“The more value something has, the more rules and boundaries we erect to protect it. This is why the Mona Lisa is behind glass--it is far too valuable to be exposed to a group of hacking, sneezing tourists all jockeying to snag a quick selfie for their Instagram. It’s only when something doesn’t have any inherent value that you can do whatever you want with it, which turns out to be the skeleton lurking in the closet of sex-positivity. It encourages you to do whatever you want with whomever you want. The implicit message (that most people don’t pick up on) is that you and your partner(s) have no inherent value worth protecting. Consent can’t provide this value, and neither can pleasure. Sure, sex-positivity may sound like freedom, but in reality, it’s saying that your body and what you do with it don’t matter.”--p138 Therein lies the rub, you see--these messages are hammered into our kids’ heads by all the slimy propaganda tactics, and most of us don’t pick up on it and/or know how to counter it affectively. The Mama Bears describe the scene in a way that makes the “what we don’t pick up on” part explicit and clear, and they give good advice on how to counter it. The best section on that--the practical part--is the very end of the book in the chapter titled “Things to Repeat to Your Kids Until They Want to Gag.” Humorous title, but a serious point--the media uses repetition to dig its hooks into our kids’ minds, and countering that takes a little repetition of our own. They will roll their eyes, but it’ll stick. The nuggets that Hillary and Amy offer up for repetition fodder are proverbial, memorable, and sticky. Repeating some proverbs over and over again to my kids….well I can do that.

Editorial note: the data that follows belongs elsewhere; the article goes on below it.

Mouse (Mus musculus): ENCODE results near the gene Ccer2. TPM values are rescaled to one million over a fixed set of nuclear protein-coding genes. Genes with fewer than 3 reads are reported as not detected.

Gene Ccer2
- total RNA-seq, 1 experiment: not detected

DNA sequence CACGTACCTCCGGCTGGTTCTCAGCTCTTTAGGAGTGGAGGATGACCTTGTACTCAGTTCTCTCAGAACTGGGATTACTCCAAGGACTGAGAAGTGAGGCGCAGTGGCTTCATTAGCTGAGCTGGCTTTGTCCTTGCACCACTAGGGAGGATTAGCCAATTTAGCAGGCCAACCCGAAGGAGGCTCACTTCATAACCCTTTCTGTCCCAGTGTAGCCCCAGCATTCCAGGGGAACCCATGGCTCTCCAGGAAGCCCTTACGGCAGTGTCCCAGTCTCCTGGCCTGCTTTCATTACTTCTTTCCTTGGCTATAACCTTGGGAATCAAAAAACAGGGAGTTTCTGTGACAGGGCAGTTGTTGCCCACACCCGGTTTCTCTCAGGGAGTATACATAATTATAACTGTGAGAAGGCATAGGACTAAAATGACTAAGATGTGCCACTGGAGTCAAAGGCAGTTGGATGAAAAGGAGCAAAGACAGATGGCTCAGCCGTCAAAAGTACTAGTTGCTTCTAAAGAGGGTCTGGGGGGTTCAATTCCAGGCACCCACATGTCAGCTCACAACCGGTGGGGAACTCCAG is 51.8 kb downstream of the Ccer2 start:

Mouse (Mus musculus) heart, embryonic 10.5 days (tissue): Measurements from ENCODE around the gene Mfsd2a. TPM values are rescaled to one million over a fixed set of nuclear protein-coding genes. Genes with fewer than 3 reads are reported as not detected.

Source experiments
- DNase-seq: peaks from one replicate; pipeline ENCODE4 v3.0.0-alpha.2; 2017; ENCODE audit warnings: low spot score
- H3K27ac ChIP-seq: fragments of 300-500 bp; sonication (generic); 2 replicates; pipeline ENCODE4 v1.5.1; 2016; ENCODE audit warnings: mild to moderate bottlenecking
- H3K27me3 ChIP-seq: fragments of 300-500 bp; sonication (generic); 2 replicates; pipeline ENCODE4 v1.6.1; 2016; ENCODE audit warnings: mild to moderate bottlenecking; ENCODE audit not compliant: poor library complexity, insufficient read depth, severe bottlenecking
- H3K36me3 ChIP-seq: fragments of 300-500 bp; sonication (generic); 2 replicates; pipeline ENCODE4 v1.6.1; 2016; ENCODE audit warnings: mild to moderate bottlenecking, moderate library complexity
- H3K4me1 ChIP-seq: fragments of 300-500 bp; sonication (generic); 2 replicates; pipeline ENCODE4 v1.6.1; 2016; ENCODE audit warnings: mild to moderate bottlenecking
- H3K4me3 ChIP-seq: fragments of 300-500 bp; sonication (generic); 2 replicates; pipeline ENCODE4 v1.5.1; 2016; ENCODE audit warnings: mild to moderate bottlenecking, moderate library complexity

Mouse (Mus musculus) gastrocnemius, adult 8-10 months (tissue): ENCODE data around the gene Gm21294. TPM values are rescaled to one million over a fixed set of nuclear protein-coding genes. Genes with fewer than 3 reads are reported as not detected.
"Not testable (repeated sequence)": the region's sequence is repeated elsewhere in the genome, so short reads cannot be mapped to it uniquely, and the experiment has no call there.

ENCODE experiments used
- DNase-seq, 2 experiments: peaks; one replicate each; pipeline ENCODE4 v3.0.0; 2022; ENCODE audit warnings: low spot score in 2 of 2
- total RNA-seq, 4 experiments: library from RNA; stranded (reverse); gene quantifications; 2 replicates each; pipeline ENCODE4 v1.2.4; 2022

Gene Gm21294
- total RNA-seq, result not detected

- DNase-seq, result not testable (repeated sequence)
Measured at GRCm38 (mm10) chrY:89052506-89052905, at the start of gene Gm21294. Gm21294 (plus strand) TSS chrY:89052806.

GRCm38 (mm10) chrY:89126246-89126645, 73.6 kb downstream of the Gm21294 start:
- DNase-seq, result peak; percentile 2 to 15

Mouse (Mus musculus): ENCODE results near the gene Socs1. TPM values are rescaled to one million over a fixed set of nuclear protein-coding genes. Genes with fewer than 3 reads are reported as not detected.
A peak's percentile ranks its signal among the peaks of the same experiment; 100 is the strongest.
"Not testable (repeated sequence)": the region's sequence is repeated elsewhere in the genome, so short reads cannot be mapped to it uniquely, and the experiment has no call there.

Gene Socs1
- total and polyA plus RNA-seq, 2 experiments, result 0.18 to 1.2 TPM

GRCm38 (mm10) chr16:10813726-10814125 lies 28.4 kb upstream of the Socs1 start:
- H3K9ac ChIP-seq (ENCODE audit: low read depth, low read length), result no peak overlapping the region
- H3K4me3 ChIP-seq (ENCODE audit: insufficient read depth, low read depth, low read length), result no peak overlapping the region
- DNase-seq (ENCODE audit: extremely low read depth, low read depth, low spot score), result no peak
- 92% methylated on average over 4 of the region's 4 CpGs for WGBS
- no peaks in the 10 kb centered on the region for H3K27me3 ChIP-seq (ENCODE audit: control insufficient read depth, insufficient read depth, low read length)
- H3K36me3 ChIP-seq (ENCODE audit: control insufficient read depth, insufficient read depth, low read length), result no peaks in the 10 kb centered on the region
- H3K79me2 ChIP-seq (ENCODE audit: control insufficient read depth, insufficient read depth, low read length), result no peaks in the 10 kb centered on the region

That’s what I mean when I say it’s manageable. Might sound simplistic and old school, but that’s just it...it’s not simplistic but it is simple, and therefore something I can do without tilting my brain or mapping it out into a massively huge flowchart.
That’s not the only advice they give--the book is packed with it. The above is only a particular example.